Considered by many to be the iconic French memoirist’s defining work, The Years is a narrative of the period 1941 to 2006 told through the lens of memory, impressions past and present, cultural habits, language, photos, books, songs, radio, television, advertising and news headlines. Annie Ernaux invents a form that is subjective and impersonal, private and collective, and a new genre – the collective autobiography – in order to capture the passing of time. At the confluence of autofiction and sociology, The Years is ‘a Remembrance of Things Past for our age of media domination and consumerism’ (New York Times), a monumental account of twentieth-century French history as refracted through the life of one woman.
Publisher: Fitzcarraldo Editions
Dimensions: 197 x 114 mm
‘The Years is a revolution, not only in the art of autobiography but in art itself. Annie Ernaux’s book blends memories, dreams, facts and meditations into a unique evocation of the times in which we lived, and live.’ — John Banville, author of The Sea
‘One of the best books you will ever read.’ — Deborah Levy, author of Hot Milk
‘The author of one of the most important œuvres in French literature, Annie Ernaux’s work is as powerful as it is devastating, as subtle as it is seething.’ — Édouard Louis, author of The End of Eddy
‘Ravishing and almost oracular with insight, Ernaux’s prose performs an extraordinary dance between collective and intimate, “big” history and private experience. The Years is a philosophical meditation paced as a rollercoaster ride through the decades. How we spend ourselves too quickly, how we reach for meaning but evade it, how to live, how to remember – these are Ernaux’s themes. I am desperate for more.’ — Kapka Kassabova, author of Border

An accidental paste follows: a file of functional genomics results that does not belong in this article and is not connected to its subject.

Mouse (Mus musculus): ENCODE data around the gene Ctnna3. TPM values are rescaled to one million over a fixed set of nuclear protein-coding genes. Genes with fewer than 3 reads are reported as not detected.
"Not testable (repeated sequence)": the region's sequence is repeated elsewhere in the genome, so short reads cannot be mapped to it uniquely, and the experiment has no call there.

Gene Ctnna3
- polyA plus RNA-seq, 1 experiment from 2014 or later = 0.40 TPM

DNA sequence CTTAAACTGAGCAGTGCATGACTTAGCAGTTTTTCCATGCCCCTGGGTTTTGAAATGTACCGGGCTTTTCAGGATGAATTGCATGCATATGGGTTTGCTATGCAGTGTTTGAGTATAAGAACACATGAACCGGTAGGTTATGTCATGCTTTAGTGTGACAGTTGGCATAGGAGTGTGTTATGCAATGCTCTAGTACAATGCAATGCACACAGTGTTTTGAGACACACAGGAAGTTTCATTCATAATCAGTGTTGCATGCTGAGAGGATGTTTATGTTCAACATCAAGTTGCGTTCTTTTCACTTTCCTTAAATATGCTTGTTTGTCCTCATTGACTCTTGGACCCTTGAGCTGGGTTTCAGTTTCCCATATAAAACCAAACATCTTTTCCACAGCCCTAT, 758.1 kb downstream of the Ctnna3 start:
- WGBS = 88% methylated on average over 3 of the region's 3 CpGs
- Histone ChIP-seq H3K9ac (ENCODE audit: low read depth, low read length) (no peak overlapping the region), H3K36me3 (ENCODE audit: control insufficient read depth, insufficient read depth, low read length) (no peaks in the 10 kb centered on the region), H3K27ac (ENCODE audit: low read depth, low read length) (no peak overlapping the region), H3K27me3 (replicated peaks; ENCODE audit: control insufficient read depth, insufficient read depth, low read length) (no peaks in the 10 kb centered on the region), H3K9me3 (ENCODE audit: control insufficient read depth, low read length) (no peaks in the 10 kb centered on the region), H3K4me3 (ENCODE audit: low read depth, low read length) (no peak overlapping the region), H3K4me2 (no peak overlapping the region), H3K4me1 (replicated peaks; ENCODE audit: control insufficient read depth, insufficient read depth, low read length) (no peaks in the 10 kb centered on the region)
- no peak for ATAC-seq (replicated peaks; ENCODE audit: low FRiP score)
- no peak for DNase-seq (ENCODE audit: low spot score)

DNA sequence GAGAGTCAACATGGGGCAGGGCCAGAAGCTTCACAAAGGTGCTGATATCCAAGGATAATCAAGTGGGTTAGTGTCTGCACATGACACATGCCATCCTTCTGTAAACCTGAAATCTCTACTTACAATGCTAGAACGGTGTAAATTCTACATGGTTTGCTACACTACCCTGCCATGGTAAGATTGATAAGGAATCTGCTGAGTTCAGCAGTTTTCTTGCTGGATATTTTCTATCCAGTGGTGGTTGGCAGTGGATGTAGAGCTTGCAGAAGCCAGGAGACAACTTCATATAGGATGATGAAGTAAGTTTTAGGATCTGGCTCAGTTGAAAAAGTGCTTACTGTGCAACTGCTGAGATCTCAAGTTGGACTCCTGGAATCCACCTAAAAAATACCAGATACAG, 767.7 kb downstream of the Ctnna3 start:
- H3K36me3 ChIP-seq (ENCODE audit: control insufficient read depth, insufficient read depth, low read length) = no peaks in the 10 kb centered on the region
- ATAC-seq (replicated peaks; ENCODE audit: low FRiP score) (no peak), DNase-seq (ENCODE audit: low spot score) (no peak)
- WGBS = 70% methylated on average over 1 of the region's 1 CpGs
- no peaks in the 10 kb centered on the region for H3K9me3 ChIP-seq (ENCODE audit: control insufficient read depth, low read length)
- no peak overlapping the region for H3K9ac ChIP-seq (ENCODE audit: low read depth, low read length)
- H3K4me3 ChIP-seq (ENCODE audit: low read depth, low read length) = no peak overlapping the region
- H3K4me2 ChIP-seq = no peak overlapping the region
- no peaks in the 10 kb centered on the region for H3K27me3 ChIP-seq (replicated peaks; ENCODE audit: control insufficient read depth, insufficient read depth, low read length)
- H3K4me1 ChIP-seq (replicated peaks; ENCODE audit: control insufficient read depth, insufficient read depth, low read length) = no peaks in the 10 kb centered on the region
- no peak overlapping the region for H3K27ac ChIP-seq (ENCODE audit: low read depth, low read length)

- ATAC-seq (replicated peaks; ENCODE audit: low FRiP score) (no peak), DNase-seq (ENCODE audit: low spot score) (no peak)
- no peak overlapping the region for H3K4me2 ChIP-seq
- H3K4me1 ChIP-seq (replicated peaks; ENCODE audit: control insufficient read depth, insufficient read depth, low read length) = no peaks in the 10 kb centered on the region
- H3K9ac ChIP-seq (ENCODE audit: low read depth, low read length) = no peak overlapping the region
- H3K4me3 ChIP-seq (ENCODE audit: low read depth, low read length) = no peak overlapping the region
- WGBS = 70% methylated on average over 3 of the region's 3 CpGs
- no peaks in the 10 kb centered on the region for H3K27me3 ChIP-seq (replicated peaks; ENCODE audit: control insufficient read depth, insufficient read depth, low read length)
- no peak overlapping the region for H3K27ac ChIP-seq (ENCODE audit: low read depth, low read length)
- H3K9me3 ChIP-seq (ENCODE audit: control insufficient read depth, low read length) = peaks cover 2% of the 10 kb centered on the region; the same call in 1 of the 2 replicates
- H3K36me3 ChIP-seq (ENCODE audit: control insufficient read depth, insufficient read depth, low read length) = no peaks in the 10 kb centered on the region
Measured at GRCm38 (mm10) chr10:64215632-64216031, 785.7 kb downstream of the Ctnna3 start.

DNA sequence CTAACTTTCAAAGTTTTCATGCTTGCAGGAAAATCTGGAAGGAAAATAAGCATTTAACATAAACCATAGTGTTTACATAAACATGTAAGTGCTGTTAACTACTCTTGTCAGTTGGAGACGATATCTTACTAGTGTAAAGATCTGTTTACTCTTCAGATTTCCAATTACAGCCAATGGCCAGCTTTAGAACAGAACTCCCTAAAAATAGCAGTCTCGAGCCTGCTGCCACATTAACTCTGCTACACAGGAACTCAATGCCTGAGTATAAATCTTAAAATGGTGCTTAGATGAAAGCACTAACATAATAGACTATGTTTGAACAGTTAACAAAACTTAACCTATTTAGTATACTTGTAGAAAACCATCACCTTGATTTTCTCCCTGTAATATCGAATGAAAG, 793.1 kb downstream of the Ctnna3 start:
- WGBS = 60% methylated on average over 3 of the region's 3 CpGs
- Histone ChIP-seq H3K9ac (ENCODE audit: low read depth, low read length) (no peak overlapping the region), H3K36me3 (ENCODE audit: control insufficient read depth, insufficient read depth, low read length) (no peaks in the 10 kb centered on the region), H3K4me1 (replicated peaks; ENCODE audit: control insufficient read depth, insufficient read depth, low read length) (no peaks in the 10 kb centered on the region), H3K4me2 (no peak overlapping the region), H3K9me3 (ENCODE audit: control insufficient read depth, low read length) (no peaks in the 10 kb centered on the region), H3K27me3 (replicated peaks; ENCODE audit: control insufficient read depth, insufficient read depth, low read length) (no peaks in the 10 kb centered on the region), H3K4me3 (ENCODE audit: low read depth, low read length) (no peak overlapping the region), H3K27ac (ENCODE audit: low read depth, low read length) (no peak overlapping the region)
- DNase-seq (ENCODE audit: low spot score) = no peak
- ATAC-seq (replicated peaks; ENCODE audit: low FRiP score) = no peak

‘I admire the form she invented, mixing autobiography, history, sociology. The anxious interrogations on her defection, moving as she did from the dominated to the dominant classes. Her loyalty to her people, her fidelity to herself. The progressive depersonalisation of her work, culminating in the disappearance of the “I” in The Years, a book I must have read three or four times since its publication, even more impressed each time by its precision, its sweep and – I can’t think of any other word – its majesty. One of the few indisputably great books of contemporary literature.’ — Emmanuel Carrère, author of The Kingdom
‘The technique is like nothing I’ve ever seen before. She illuminates a person through the culture that poured through her; it’s about time and being situated in a certain place in history and how time and place make a person. It’s incredible.’ — Sheila Heti, author of Pure Colour
‘I find her work extraordinary.’ — Eimear McBride, author of Strange Hotel
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